We analyzed rBC in a sediment core recovered from Lake Caranã (02°50′08′′S; 55°02′33′′W; 5 m above sea level) in the eastern Amazon [41,42] (Figure 1). The lake is ~0.7 km in diameter, ~3 m deep, and located on the fluvial terrace of the eastern bank of Rio Tapajós. Lake Caranã is located within a small closed basin and separated from the main river channel by a sand berm (200 m long, ~ 3-m tall) located on the northeast edge of the lake. The climate is seasonally dry, with a distinct wet season between January and June [41,42]. Today the hydroclimate of the Lake Caranã area of the Amazon Basin is primarily driven by the prevailing easterlies and proximity to the Atlantic coast [54,55]. Considering the atmospheric lifetime for rBC is ~one week [56] and that rBC is primarily deposited through wet deposition [18], the potential regional source area for rBC aerosols is thought to be the eastern Amazon.

2.2. Age–Depth Model

The age–depth model used in this study was published previously by Maezumi et al. [41,42] and is briefly summarized here. The age–depth model used a combination of ten 210Pb and six Accelerator Mass Spectrometry (AMS) radiocarbon dates to develop a chronology for Lake Caranã. 210Pb dating was used to constrain the most recent paleo-environmental changes (<250 years), while AMS-radiocarbon dating was used to date sediments older than ~200 years. Ages for the upper Lake Caranã sediment core were modeled using 210Pb radionuclide analyses following standard procedures [57]. The age–depth model was constructed in Bacon v2.2 [58] within R [59] using IntCal13 [42]. Two AMS-radiocarbon dates were identified as potential outliers. Rather than omit these data points, the two outliers were retained and contributed to the uncertainty distribution of the model [42].

2.3. Macrocharcoal

The Lake Caranã sediment core was subsampled for macroscopic charcoal analysis at 0.5 cm intervals from 0 to 210 cm in depth and has been published previously [41,42]. Samples were analyzed for charcoal pieces greater than 125 μm using a modified macroscopic sieving method [45,49,60,61]. Charcoal counts were converted to charcoal influx (the number of charcoal particles cm−2 yr−1) and charcoal accumulation rates by dividing by the deposition time (yr cm−1). Charcoal influx data (particles cm−2 yr−1) were used as an indicator of fire severity (the amount of biomass consumed during a fire episode or a period of increased burning).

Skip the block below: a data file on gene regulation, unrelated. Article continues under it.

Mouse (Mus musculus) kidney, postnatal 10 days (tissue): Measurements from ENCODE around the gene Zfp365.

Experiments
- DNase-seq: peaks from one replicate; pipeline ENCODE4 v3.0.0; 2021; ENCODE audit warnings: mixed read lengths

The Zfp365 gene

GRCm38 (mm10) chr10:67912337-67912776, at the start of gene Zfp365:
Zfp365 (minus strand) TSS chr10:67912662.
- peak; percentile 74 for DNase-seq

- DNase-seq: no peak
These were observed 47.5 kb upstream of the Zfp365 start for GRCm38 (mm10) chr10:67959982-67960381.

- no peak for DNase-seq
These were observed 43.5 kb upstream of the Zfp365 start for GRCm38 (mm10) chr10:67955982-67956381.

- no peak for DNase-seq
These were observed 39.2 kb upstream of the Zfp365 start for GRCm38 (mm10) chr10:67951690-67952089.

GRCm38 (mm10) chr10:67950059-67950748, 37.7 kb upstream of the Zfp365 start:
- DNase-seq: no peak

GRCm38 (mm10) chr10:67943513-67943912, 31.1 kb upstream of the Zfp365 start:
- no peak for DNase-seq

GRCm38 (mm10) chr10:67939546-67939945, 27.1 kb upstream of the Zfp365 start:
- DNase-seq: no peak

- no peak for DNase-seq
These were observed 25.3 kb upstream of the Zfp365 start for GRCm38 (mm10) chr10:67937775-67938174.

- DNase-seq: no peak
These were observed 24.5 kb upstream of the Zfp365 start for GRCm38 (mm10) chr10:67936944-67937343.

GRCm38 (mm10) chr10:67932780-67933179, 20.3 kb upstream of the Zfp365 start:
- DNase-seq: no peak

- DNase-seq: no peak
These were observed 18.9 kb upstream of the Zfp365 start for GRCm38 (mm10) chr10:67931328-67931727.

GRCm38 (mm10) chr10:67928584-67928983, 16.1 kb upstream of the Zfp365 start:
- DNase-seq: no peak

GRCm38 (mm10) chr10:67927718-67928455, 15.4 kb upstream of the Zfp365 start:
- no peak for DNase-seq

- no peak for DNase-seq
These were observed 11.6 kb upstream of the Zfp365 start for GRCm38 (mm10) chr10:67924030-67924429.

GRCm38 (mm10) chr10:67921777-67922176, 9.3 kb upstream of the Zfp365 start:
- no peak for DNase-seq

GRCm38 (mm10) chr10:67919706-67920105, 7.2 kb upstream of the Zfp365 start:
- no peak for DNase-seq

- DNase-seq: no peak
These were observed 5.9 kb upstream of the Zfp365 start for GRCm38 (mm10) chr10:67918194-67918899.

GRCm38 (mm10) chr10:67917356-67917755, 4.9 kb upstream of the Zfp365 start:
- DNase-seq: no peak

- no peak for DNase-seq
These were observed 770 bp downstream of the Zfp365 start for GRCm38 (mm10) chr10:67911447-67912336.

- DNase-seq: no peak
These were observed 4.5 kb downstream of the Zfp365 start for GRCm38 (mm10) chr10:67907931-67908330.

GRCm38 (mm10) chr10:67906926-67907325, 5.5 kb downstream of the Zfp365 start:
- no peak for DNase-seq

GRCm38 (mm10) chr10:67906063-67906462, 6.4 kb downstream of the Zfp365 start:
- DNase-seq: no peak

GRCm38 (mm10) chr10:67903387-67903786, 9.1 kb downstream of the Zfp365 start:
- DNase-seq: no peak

2.4. Sum of the Calibrated Probability Distributions (SPDs) and Site Frequencies

The SPDs are a standard method for representing chronological trends in radiocarbon data sets. SPDs have been shown to be a reliable method to assess past population dynamics in relative terms if an adequate sample size and measures of chronometric hygiene are used [62,63]. See Maezumi et al. [42] for complete methods and the SPD data set. Briefly, SPDs were produced by calibrating each independent date in the sample and adding the results to produce a single density distribution. SPDs were built in OxCal using the sum function and the IntCal13 calibration curve [64,65] with an original data set of 85 radiocarbon dates from the Lower Tapajós. To account for oversampling of some sites and phases within those sites, a 100 year binning procedure was applied [63,66]. The final filtered data set contained 52 dates. The filtered SPD is highly correlated with an SPD built with all radiocarbon dates (r2 = 0.991, P < 0.001). Additionally, a histogram of the number of occupied sites was used as another proxy of human activity based on the medians of the calibrated dates per 200 year intervals.

2.5. Regional Charcoal Curve

Regional charcoal records were compiled from the Global Charcoal Database (GCD, version 2.0) and published records from the eastern Amazon [67]. Charcoal data were analyzed using the paleofire R package software (version 1.1.8) [68]. Eleven charcoal records between 3 °S to 0.2 °N and 43 °W to 54 °W that had greater than 20 charcoal samples were included in this analysis to create a regional composite curve (RCC; Table 1). The sites from the eastern Amazon were selected to provide an average of regional biomass burning during the Holocene. To facilitate inter-site comparison, the eleven records were pretreated using standard protocol [50,51] for transforming and standardizing individual records including (1) transforming non-influx data (e.g., concentration particles cm−3) to influx values (particle cm−2 yr−1); (2) homogenizing the variance using the Box-Cox transformation; (3) rescaling the values using a minimax transformation to allow comparisons among sites; and (4) rescaling the values to z-scores using a base period of 200 years. Sites were smoothed with a 200 year, half-width smoothing window and a bootstrap of 100 years [68].